Short Subjectives 

Capsule reviews of films by CL critics

Page 3 of 5

THE COOLER (R) Director Wayne Kramer takes a humorous premise -- a man so unlucky that a Vegas casino pays him to jinx (or "cool") more fortunate gamblers -- and inexplicably treats it as the stuff of serious drama. The film features tender, insightful bedroom scenes and substantial acting from Maria Bello, Alec Baldwin and William H. Macy in the title role, but its morality tale of honor in Vegas gambling dens never convinces. If The Cooler were a bet, you wouldn't take it.--CH

THE FOG OF WAR (PG-13) Robert S. McNamara, Secretary of Defense under Presidents Kennedy and Johnson, emerges as commanding yet enigmatic in Errol Morris' urgent, intricate documentary. The title evokes the gray areas of military decisions as well as the contradictions in McNamara's own character. At times evasive about his legacy of Vietnamese military escalation, McNamara offers keen insights into the Cuban Missile Crisis and a harsh assessment about the firebombing of Japan. It's essential viewing, particularly when America flexes its military muscles abroad.CH

GIRL WITH A PEARL EARRING (PG-13) Exquisitely photographed by cinematographer Eduardo Serra in beautiful homage to 17th century Dutch master Johannes Vermeer, this captivating film is also true to the covert personal and political issues that backstoried classical oil painting. Director Peter Webber's calm, subtle, but fascinating adaptation of Tracy Chevalier's best-selling work of historical fiction, speculates on the class and sexual issues that might have informed Vermeer's (Colin Firth) creation of one of his greatest works, "The Girl with a Pearl Earring," using a humble, virginal housemaid (Scarlett Johansson) as his muse.--FF

HOUSE OF SAND AND FOG (R) Its melodramatic, grandiose conclusion is an odd match with its previous flat-line rhythm, but the grim House of Sand and Fog is greatly enhanced by Ben Kingsley's memorable performance as an Iranian immigrant who battles with a depressed woman (Jennifer Connelly) over her former house by the sea. Connelly's zombie-like, unengaging performance, as well as the film's emotionally mismatched first and second half, account for its inability to work, despite some interesting content.--FF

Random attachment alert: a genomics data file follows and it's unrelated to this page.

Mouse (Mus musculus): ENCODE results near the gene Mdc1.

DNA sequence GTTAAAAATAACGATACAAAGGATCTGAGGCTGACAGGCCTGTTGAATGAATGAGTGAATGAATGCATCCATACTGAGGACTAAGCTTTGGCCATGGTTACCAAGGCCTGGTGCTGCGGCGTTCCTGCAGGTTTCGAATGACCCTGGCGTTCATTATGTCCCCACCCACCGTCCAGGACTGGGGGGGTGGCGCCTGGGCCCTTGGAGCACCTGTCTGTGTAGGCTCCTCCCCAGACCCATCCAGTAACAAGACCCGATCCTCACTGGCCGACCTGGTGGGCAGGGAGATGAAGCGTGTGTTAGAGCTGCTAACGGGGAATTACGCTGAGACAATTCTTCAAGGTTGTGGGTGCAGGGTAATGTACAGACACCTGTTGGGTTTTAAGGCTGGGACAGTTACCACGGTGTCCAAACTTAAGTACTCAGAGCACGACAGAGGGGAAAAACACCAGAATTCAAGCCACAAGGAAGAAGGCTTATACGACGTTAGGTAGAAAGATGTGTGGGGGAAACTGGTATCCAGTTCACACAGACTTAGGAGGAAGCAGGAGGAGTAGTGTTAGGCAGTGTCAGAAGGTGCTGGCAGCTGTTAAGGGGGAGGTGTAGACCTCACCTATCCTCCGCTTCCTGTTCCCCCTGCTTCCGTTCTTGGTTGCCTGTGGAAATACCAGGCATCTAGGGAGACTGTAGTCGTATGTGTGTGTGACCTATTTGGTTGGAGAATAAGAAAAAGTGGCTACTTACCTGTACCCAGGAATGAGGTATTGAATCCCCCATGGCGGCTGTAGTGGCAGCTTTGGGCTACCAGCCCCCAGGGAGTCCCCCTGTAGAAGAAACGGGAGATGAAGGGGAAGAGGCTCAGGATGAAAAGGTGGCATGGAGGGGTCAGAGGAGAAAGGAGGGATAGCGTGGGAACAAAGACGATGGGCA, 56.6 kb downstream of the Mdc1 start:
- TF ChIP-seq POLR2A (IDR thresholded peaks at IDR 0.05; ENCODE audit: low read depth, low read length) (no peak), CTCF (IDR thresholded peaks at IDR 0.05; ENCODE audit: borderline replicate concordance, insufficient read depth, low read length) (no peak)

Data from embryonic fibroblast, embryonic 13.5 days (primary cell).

IMAX THEATER: Roar: Lions of the Kalahari (NR) The "circle of life" plays out in the Botswana desert in an unusually focused IMAX documentary, as two male lions fight for domination over a water hole. Kudos to Tim Liversedge, a rare filmmaker with the balls to set his camera in the middle of a pride of lions. Don't always believe what the narrator tells you and juxtaposed shots appear to show. Just be amazed by what you actually see. Through Apr. 30 Jane Goodall's Wild Chimpanzees (NR) As much about the lady as the animals she's studied for more than 40 years, this pleasant but unexciting film features more observation than information about an extended family of Tanzanian chimps and their baboon buddies. Johnny Clegg's music is a plus. Opens Feb. 7. Legend of Loch Lomond This Scottish ghost story depicts 18th century lovers separated by war but reunited in the present day. Feb. 14 only. Fernbank Museum of Natural History IMAX Theater, 767 Clifton Road. 404-929-6300.

IN AMERICA (PG-13) My Left Foot director Jim Sheridan builds his partially autobiographical tale of an Irish immigrant family on sweetness and sentiment, but without sugar-coating or safety nets. Samantha Morton and Paddy Considine give emotionally complex performances as the parents dealing with the death of their youngest child, while their two daughters find their first year in New York to be thrillingly exotic. Musical choices like "Do You Believe in Magic" overemphasize the themes of miracles, but In America feels like an honest attempt to transform painful personal experience into an accessible artistic catharsis.--CH

JAPANESE STORY (R) When Toni Colette's outdoorsy geologist unwillingly plays tour guide for a young but formal Japanese investor (Gotaro Tsunashima), the film sets up a opposites-attract romance in the splendidly photographed outback. Director Sue Brooks and scripter Alison Tilson stay deceptively close to the formula, then take the film on a head-spinning detour to become a thoughtful drama marked by the subtle delicacies of Collette's performance.--CH

THE LAST SAMURAI (R) Edward Zwick's samurai epic falls short of its potential with the miscasting of Tom Cruise as boozing, battle-weary soldier hired to help put down an insurgency (led by the charismatic Ken Watanabe) in 19th century Japan. The film's last act, with its lavish battle scene, lives up to its ambitions, but Cruise never conveys the haunted gravitas of his role, and only emphasizes the overly simplistic, romanticized screenplay.--CH


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  • Re: Fresh air

    • Local band Manchester Orchestra, who provided the soundtrack, probably would have appreciated a shout-out.

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